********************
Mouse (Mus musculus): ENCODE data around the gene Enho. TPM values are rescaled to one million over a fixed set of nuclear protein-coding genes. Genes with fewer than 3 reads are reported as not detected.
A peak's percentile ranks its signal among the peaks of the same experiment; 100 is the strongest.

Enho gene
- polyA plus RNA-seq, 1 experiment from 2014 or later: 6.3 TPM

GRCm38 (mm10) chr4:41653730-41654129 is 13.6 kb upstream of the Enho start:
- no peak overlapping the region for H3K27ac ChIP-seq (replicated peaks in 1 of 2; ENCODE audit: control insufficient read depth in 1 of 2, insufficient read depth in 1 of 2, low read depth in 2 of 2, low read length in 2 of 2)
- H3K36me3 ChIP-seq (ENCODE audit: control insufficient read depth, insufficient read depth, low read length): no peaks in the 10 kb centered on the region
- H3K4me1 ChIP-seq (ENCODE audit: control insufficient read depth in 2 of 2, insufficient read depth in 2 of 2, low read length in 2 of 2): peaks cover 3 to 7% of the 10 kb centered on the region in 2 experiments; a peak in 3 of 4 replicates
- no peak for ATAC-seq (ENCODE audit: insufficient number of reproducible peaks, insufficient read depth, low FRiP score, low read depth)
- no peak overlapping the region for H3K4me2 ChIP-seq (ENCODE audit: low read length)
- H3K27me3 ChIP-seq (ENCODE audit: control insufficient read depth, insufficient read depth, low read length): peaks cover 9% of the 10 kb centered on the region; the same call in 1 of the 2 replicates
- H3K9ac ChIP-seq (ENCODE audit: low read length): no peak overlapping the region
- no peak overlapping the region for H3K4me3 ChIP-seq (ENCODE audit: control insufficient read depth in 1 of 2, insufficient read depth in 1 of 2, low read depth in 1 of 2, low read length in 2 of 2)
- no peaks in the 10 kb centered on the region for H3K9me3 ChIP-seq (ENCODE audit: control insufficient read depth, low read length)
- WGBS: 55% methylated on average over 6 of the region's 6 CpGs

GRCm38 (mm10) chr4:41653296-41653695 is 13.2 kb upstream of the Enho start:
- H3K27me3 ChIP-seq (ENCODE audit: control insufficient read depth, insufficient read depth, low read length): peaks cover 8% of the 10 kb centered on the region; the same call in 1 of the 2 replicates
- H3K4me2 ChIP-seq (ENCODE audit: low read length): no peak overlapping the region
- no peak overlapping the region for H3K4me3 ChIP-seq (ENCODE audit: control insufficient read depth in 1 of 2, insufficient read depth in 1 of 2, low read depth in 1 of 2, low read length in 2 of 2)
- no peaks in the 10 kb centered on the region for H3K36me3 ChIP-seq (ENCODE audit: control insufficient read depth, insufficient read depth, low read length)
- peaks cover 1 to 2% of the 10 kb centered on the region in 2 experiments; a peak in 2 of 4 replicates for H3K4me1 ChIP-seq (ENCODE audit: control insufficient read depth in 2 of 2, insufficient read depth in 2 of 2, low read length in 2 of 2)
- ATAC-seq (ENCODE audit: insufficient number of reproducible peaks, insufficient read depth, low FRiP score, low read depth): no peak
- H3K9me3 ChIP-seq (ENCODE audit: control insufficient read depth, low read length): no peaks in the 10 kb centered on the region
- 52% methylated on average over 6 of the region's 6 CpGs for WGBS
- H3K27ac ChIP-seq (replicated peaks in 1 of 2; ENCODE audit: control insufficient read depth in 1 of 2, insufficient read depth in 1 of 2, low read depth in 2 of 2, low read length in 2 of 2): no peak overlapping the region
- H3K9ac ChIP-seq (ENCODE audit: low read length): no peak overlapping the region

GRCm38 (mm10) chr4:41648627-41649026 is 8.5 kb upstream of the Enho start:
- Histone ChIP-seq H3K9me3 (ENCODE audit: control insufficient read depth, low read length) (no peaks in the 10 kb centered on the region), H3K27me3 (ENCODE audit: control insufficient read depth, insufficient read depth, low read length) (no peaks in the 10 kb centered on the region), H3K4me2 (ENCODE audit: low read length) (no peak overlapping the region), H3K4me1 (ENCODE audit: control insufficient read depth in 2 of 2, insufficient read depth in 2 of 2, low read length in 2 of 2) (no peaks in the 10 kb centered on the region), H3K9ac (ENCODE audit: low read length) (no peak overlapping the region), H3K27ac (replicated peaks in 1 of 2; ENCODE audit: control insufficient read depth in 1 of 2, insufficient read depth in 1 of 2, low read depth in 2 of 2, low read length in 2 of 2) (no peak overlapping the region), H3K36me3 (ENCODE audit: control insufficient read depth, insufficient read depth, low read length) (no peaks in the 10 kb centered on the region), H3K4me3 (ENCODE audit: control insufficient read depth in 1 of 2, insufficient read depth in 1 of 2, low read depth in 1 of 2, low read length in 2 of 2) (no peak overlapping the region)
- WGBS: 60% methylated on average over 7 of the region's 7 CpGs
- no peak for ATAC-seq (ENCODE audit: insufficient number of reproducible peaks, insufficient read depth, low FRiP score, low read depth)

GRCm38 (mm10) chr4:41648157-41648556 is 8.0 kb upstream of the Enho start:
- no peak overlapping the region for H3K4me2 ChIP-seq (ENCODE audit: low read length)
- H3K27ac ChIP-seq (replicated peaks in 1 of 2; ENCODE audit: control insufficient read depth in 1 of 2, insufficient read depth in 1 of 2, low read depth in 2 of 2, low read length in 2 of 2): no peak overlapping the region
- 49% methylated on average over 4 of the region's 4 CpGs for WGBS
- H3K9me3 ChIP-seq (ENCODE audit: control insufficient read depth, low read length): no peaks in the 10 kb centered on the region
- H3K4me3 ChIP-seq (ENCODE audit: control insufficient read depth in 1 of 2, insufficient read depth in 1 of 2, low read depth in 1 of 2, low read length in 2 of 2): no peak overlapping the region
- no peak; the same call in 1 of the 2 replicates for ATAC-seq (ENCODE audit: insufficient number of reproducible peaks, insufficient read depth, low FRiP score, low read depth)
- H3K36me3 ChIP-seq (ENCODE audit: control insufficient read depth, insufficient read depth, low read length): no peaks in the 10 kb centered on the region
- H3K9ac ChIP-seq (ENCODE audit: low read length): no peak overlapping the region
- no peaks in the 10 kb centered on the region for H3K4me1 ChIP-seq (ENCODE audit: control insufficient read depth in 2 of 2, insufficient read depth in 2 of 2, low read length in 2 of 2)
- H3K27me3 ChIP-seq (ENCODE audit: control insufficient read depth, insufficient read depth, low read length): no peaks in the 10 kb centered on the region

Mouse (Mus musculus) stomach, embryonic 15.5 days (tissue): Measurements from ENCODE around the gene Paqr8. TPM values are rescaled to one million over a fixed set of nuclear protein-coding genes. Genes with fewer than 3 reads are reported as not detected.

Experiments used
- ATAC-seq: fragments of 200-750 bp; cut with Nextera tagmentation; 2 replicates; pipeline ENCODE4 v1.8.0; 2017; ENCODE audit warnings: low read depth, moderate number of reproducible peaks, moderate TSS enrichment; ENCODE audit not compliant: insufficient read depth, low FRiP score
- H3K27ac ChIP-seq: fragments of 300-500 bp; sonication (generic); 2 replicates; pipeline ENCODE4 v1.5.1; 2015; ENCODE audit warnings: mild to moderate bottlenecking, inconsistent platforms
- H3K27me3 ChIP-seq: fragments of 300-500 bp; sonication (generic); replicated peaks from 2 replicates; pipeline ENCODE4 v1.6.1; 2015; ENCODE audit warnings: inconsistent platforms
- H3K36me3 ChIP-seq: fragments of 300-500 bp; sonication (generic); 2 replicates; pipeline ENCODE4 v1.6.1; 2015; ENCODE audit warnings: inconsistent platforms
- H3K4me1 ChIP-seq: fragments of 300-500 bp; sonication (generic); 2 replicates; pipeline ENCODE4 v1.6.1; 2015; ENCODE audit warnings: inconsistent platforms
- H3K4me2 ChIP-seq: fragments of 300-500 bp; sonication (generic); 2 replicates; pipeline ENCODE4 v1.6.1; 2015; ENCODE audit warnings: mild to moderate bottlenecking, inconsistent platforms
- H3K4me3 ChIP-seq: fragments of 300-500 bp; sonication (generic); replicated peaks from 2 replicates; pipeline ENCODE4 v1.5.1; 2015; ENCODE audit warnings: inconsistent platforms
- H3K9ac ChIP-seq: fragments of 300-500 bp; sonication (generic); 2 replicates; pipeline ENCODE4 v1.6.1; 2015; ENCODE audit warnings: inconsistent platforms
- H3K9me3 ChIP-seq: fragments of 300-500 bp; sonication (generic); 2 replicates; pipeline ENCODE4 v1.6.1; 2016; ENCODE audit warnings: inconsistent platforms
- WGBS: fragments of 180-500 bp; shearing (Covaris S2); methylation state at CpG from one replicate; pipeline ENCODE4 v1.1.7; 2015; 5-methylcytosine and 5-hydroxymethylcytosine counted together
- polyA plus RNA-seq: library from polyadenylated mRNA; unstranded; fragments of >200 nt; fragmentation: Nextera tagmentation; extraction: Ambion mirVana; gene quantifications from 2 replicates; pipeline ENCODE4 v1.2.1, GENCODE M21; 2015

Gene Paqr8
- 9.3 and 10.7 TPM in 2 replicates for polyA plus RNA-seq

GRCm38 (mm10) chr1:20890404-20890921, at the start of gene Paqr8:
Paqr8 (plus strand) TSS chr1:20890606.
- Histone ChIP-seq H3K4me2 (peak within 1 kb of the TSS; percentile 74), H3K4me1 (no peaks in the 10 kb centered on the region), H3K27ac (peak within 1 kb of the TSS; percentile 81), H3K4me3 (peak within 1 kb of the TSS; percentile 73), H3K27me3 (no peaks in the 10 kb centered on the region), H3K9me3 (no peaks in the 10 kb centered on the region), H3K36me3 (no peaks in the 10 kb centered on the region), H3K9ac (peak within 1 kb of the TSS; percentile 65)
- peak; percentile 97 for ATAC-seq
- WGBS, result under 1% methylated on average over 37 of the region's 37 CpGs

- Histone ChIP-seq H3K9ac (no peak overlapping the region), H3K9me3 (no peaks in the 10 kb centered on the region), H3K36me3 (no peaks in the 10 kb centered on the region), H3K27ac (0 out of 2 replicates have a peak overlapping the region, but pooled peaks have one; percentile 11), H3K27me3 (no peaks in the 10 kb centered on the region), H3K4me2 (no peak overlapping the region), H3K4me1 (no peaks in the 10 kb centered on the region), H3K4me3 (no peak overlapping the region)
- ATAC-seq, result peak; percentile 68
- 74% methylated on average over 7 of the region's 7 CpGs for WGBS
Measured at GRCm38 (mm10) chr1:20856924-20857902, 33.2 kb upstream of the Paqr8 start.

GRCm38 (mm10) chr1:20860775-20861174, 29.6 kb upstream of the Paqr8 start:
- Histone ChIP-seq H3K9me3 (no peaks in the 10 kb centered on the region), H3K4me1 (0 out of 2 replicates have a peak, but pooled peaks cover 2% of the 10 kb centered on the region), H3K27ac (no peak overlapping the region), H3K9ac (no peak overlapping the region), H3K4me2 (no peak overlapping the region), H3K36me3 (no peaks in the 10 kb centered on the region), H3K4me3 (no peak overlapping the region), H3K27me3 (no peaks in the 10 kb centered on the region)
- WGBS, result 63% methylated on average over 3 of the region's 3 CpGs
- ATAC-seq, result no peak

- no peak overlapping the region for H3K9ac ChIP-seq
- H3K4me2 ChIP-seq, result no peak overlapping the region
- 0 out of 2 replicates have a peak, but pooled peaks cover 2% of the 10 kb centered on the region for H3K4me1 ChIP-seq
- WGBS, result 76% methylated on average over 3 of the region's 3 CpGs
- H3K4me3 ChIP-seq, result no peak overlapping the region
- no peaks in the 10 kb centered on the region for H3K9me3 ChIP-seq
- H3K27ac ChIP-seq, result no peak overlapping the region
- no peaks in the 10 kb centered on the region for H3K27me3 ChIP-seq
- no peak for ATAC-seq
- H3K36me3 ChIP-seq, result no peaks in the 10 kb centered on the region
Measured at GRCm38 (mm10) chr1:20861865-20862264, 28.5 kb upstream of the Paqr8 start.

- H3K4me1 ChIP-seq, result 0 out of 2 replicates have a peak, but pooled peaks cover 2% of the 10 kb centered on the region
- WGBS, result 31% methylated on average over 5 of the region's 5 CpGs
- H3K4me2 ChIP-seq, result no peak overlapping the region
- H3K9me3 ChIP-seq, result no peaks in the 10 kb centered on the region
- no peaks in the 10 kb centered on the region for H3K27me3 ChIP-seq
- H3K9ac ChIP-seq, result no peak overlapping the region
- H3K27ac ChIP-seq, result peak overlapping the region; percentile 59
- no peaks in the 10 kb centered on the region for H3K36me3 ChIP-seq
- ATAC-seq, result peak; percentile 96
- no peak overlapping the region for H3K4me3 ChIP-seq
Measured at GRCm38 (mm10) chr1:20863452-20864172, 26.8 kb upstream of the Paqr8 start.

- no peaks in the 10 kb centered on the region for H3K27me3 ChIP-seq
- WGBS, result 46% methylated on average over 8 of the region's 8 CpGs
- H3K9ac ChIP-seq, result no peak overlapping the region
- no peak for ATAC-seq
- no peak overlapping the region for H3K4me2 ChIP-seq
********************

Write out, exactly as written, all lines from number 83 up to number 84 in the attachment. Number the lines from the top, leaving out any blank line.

- H3K4me2 ChIP-seq, result no peak overlapping the region
- H3K9me3 ChIP-seq, result no peaks in the 10 kb centered on the region